Centennial Tribute to Robert Penn Warren Will Take Place at Yale
|Robert Penn Warren|
On November 1, Harold Bloom, John Hollander, Rosanna Warren and others will hold a public discussion at Yale on the great novelist, poet, teacher and critic Robert Penn Warren in honor of the centenary of his birth.
Best known as the Pulitzer-prize winning author of “All the King’s Men,” his most famous of ten published novels, Warren was also a celebrated poet and a major literary critic. He was an early proponent of the New Criticism, an approach demanding a close analysis of text, which dominated the study of literature in American universities from the 1940s through the 1960s.
Warren was born in Kentucky in 1905 and attended Vanderbilt University in Nashville, Tennessee. At Vanderbilt, he became closely associated with the poet Allen Tate, at one time his roommate, and the poet John Crowe Ransom, who was his teacher. Ransom and Tate were part of a larger coterie of writers and poets, known as the Fugitives, who lived in Nashville in the 1920s and founded the literary journal that gave them their name. The Fugitive was the first magazine to publish Warren’s poetry, and it became synonymous with a literary movement, of which Warren was part, that was steeped in the culture and idiom of the old South.
After graduating from Vanderbilt and doing graduate work at the University of California and Yale, Warren went to Oxford as a Rhodes Scholar. Returning from England in 1938, he took up his first teaching post at Southwestern College in Memphis, Tennessee. A year later he returned to Vanderbilt, where he taught for three years. It was during his next academic tenure, at Louisiana State University in Baton Rouge, that Warren established his reputation as a teacher and literary critic. Here he was instrumental in founding the highly influential literary journal The Southern Review. With Cleanth Brooks, a colleague at Louisiana State, Warren authored the textbook “Understanding Poetry” and a companion volume “Understanding Fiction,” which changed how literature was taught in America for the next quarter of a century. While at Louisiana State, Warren wrote “Night Rider” (1939), his first novel to be published.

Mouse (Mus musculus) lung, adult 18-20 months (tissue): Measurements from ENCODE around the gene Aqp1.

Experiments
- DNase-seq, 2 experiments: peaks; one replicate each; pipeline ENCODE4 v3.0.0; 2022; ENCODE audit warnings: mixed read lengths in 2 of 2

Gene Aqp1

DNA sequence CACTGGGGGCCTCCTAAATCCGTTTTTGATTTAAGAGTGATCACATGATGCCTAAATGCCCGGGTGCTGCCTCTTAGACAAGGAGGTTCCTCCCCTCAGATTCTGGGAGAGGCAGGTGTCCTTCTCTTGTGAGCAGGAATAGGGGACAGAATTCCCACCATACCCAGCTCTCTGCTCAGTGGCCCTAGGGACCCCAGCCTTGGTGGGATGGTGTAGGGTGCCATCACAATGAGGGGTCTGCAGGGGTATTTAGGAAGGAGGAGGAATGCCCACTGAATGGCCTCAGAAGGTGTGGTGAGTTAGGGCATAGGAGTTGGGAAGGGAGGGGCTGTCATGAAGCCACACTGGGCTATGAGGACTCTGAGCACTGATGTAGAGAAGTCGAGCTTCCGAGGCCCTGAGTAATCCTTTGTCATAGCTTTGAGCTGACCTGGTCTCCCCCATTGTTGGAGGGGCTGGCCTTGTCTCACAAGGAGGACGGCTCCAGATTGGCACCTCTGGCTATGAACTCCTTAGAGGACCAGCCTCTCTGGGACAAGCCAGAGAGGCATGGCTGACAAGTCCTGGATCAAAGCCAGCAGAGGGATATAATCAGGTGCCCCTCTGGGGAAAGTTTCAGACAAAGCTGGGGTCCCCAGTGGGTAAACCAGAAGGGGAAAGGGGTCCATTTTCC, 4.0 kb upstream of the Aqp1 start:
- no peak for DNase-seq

In 1942, Warren left Louisiana State for the University of Minnesota, where he taught creative writing. He wrote several more novels while there, including “All the King’s Men,” for which he was awarded his first of three Pulitzer Prizes.
Warren came to Yale in 1950. He taught playwriting here until 1956 and was a professor of English from 1961, when the University awarded him an honorary doctor of letters, to 1973. After a long hiatus from poetry, he returned in the 1950s to writing verse, receiving popular and critical acclaim and two more Pulitzer Prizes. Three years before his death in 1989, Warren was named Poet Laureate of the United States.
The papers of Robert Penn Warren are in Yale’s Beinecke Rare Book and Manuscript Library.
Warren’s daughter Rosanna, who is herself an acclaimed poet, will offer reminiscences of her father at the discussion, and recordings of Warren reading his own poetry will be played.
Also participating in the discussion will be David Rosen, a friend of the Warren family; Brandeis professor John Burt, who is Warren’s literary executor; Nancy Lewis, widow of R.W.B. Lewis and Warren family friend; and the critically acclaimed Hollywood writer and producer David Milch, who became a protégé of Warren as a student at Yale.
Free and open to the public, “A Tribute to Robert Penn Warren” will take place at 5 p.m., Room 101, Linsly-Chittenden Hall, 61 High St.